When an unlimited is roaring along at 160 mph or so, the surface of the water can act like a giant knife to shear off portions of the boat—or the driver. Even if a fire should break out in an unlimited, few drivers would dare jump out until the boat had slowed down. Getting hit by the rooster tail streaming up from an opponent's stern is like getting hit by a dozen fire hoses. A boat struck by a rooster tail between the sponsons can be thrown into all manner of gymnastic contortions.
To avoid these and other catastrophes, the hydro driver must keep his boat and his engine in delicate balance. If the engine is revved too high for the hull speed, it may blow up. If the propeller gets too far out of the water, the engine will race and may blow up.
Bill Muncey first took up with this temperamental sport when he was a boy in Royal Oak, Mich., the son of a Chevrolet dealer who loved boats. A high school halfback who managed to play for two seasons without scoring a single touchdown, Muncey made up for his lack of prowess on land by racing over the water. "The first time I took a run in a hydroplane," he says, "I recognized that here was a new way to express myself. I could feel the temper of the boat. It wasn't just noise and confusion. The whole sensation was a kind of uplifting series of cadences. I could feel it in the steering wheel, hear it in the motor and sense it in the boat's movements. It was the biggest kick I ever got." Muncey drove his first unlimited, Miss Great Lakes, when he was 20. She was considered a tired old boat, and Muncey, regarded as a tyro, was warned that she might come apart. He drove the old wreck to qualify at an average speed of 97 mph in a heat of the Harmsworth trials. But in another race soon afterward, exactly as predicted, the boat came apart, and Muncey, trapped in the cockpit, was nearly drowned.
After attending General Motors Institute of Technology, he went to Rollins College in Florida and majored in business administration, with an eye to becoming an automobile dealer. There he met his dark-haired Kit (now a competitive racing sailor under canvas), courted her on a motorcycle, married her, honeymooned on a cruiser and settled in Detroit, where he began working for his father.
During the Korean War, Muncey achieved the rating of corporal and led a 22-piece Army orchestra in the U.S. and Europe. On his discharge he went back to work for his father, but kept racing hydroplanes of all sizes. Then, to his surprise, he was summoned to Seattle by Wil-lard Rhodes, a big wheel in Associated Grocers, to drive the Ted Jones-designed Miss Thrift way in the Gold Cup race on Lake Washington.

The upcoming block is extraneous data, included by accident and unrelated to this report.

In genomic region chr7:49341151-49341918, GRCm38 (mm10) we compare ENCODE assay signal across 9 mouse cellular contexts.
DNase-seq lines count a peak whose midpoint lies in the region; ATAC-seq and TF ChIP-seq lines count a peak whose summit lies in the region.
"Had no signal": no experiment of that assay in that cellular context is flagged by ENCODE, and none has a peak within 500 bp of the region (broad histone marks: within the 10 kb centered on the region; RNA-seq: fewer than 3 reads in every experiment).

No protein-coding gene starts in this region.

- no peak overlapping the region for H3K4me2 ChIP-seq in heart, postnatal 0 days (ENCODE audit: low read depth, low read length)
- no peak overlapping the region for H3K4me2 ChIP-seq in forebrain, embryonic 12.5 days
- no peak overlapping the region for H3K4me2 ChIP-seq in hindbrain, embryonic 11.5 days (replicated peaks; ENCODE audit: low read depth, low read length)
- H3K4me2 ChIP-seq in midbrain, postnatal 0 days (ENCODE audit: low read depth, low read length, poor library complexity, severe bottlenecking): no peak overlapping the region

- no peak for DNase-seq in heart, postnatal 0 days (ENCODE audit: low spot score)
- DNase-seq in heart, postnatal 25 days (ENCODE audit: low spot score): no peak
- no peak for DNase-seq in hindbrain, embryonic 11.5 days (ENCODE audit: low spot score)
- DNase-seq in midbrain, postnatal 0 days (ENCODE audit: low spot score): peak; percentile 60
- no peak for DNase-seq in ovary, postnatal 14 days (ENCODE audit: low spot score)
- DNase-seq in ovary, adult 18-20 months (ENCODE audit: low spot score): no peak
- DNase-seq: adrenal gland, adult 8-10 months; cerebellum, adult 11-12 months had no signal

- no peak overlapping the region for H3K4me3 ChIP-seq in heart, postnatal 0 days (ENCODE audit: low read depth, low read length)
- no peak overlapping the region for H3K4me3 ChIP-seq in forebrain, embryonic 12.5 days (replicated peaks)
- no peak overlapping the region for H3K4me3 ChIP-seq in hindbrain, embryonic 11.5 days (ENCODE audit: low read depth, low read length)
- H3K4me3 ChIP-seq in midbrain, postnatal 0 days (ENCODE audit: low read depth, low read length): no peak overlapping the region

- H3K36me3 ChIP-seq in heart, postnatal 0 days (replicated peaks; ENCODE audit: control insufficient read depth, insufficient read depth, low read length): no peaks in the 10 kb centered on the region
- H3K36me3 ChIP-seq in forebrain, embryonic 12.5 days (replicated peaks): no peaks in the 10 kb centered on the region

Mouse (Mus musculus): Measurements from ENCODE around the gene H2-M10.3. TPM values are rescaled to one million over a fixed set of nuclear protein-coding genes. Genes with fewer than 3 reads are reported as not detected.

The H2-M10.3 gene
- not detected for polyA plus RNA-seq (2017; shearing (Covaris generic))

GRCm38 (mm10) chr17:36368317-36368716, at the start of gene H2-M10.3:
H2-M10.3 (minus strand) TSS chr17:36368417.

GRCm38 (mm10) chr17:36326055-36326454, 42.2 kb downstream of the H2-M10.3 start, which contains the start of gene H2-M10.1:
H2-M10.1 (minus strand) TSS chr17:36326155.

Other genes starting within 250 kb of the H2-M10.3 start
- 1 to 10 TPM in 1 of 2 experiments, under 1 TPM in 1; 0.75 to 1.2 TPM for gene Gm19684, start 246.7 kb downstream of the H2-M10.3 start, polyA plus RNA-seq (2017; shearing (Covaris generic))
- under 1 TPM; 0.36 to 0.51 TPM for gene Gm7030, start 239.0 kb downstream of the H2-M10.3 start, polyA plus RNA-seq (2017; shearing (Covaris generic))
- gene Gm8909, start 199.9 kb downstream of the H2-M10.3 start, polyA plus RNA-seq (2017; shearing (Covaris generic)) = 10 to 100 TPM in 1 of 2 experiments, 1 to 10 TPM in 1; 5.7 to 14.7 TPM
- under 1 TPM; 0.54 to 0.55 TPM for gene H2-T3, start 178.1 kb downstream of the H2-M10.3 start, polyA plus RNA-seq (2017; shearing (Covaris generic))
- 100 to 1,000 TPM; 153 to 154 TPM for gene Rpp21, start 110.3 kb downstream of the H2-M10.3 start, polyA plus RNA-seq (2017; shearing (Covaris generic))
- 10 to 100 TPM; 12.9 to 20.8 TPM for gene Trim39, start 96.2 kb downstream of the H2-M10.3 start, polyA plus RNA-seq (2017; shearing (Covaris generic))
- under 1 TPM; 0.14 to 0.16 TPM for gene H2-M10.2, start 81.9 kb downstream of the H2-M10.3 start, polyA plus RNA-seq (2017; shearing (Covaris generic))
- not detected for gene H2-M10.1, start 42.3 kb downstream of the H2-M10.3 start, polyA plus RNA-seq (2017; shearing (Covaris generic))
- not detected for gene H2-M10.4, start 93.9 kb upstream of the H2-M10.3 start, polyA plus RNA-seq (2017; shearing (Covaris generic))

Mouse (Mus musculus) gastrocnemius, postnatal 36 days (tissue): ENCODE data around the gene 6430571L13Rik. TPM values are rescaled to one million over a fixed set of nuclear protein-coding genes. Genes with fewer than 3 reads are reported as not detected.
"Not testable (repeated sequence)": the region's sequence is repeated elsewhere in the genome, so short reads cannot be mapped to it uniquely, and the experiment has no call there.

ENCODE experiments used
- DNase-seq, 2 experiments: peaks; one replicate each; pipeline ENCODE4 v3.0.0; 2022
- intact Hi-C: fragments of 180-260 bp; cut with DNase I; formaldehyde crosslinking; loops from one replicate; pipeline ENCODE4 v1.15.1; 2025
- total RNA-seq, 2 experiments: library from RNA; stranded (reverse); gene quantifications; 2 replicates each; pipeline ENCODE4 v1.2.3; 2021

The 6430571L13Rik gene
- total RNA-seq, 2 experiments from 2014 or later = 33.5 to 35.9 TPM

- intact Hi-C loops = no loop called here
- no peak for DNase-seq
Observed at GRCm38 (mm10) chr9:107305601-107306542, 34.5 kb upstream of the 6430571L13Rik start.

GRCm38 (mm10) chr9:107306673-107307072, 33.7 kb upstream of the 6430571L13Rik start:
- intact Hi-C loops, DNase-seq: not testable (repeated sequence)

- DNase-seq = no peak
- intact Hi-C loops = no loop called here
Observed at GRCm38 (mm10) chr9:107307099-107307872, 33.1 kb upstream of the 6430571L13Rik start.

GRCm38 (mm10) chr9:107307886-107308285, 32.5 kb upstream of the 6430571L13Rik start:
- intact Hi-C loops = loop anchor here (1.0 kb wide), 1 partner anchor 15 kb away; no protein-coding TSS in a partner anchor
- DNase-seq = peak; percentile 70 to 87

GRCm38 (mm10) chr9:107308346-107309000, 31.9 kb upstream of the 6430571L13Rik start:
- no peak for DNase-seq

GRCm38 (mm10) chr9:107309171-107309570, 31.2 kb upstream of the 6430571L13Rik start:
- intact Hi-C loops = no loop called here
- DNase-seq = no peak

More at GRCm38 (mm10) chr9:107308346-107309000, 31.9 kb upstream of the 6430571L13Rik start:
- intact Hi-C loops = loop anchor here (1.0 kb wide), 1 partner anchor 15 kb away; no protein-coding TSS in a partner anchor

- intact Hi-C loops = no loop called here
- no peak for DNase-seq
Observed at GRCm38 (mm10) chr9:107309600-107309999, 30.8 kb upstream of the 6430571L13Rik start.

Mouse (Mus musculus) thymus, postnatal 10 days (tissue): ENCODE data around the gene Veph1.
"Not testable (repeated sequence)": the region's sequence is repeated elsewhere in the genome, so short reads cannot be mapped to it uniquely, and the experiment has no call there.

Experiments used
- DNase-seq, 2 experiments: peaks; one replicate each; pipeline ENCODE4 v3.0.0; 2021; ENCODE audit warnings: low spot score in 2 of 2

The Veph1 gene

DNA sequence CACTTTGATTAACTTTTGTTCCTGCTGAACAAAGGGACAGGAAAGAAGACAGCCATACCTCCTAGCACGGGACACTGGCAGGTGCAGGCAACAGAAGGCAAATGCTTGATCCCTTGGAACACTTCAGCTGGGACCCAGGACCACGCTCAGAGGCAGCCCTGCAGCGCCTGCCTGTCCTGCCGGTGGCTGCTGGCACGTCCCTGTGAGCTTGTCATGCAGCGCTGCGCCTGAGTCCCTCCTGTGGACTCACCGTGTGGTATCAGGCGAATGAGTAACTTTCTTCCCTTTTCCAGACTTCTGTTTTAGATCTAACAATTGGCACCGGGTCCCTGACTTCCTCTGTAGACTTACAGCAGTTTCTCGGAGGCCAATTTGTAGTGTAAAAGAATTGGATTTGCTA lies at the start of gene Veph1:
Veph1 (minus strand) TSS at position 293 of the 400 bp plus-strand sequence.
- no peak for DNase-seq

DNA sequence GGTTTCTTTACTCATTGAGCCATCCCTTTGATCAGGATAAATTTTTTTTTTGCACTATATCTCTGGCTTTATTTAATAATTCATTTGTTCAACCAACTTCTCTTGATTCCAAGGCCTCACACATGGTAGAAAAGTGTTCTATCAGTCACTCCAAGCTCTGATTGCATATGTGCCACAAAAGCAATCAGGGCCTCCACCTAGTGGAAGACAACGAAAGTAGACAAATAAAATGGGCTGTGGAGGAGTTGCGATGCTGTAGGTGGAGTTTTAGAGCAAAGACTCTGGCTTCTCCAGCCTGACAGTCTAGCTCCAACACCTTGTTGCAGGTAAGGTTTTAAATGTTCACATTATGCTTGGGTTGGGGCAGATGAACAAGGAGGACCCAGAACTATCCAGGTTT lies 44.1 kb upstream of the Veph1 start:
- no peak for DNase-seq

Ted Jones, one of the world's foremost designers of three-point hydroplanes and one of Seattle's major heroes, began experimenting with hydros back in the '20s. In 1942 he introduced himself to Stanley Sayres, a well-to-do Chrysler dealer, and offered to design a hydroplane for nothing if Sayres would back him in competition. Slo-Mo-Shun IV was the result and, with Jones at the wheel, it revolutionized unlimited racing. Then Jones broke with Sayres and designed a boat for Rhodes, recommending that Muncey be the driver. Muncey, who talks almost as well as he drives, was signed on as a public relations man with Associated Grocers, Inc. and began making speeches (as many as 300 a year) before civic groups and clubs, winning races and friends for the supermarkets. "I talk about my experiences in racing and how anybody, with dedication, can be a good unlimited driver," Muncey says. "I don't peddle prunes. It's a soft sell."
In his first Gold Cup race Muncey was declared the winner, only to find out an hour later (after being chucked in the lake) that a recount of point scores put him in second place. The boat that won—Gale V, out of Detroit—finished second in the first two heats and third in the last one. Muncey had two firsts and a third, but Gale V picked up extra points for completing the fastest overall time for the three heats. Seattle fans, however, agreed solidly on two things: Detroit had won only a statistical victory, and Bill Muncey took corners better than any hydro racer alive.